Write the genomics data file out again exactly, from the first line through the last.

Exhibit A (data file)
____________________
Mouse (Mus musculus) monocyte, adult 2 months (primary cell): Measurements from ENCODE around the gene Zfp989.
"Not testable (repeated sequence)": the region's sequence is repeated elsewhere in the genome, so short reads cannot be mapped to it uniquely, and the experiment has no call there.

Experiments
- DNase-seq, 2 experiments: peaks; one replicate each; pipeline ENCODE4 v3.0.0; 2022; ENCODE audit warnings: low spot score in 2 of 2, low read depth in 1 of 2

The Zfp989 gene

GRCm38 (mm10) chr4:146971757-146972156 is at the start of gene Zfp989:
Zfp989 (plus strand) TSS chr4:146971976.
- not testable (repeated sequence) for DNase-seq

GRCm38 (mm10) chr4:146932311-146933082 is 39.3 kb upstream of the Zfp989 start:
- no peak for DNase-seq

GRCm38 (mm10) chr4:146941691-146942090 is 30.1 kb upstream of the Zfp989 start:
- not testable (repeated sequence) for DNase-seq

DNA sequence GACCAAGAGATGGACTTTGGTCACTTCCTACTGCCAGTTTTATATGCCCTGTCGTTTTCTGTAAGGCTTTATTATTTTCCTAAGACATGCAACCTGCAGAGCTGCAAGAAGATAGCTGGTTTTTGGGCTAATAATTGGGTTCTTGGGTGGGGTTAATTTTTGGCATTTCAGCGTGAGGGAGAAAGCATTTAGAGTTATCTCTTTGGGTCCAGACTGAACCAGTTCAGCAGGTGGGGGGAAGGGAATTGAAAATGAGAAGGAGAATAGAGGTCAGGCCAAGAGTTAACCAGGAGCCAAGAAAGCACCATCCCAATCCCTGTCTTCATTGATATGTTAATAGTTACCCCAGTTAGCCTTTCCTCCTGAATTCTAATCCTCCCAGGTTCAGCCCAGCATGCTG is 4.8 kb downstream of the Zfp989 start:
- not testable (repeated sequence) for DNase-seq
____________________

Mouse (Mus musculus) monocyte, adult 2 months (primary cell): Measurements from ENCODE around the gene Zfp989.
"Not testable (repeated sequence)": the region's sequence is repeated elsewhere in the genome, so short reads cannot be mapped to it uniquely, and the experiment has no call there.

Experiments
- DNase-seq, 2 experiments: peaks; one replicate each; pipeline ENCODE4 v3.0.0; 2022; ENCODE audit warnings: low spot score in 2 of 2, low read depth in 1 of 2

The Zfp989 gene

GRCm38 (mm10) chr4:146971757-146972156 is at the start of gene Zfp989:
Zfp989 (plus strand) TSS chr4:146971976.
- not testable (repeated sequence) for DNase-seq

GRCm38 (mm10) chr4:146932311-146933082 is 39.3 kb upstream of the Zfp989 start:
- no peak for DNase-seq

GRCm38 (mm10) chr4:146941691-146942090 is 30.1 kb upstream of the Zfp989 start:
- not testable (repeated sequence) for DNase-seq

DNA sequence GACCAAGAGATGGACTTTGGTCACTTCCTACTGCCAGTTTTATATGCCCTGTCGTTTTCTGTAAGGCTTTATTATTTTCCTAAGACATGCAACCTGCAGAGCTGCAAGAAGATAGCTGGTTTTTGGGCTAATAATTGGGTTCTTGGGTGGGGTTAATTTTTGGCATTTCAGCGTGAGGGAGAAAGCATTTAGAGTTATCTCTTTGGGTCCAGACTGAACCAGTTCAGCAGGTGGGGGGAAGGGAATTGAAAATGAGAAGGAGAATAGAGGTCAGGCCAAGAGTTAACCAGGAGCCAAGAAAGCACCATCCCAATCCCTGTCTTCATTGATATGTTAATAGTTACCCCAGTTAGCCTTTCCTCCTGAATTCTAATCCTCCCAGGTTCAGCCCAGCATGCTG is 4.8 kb downstream of the Zfp989 start:
- not testable (repeated sequence) for DNase-seq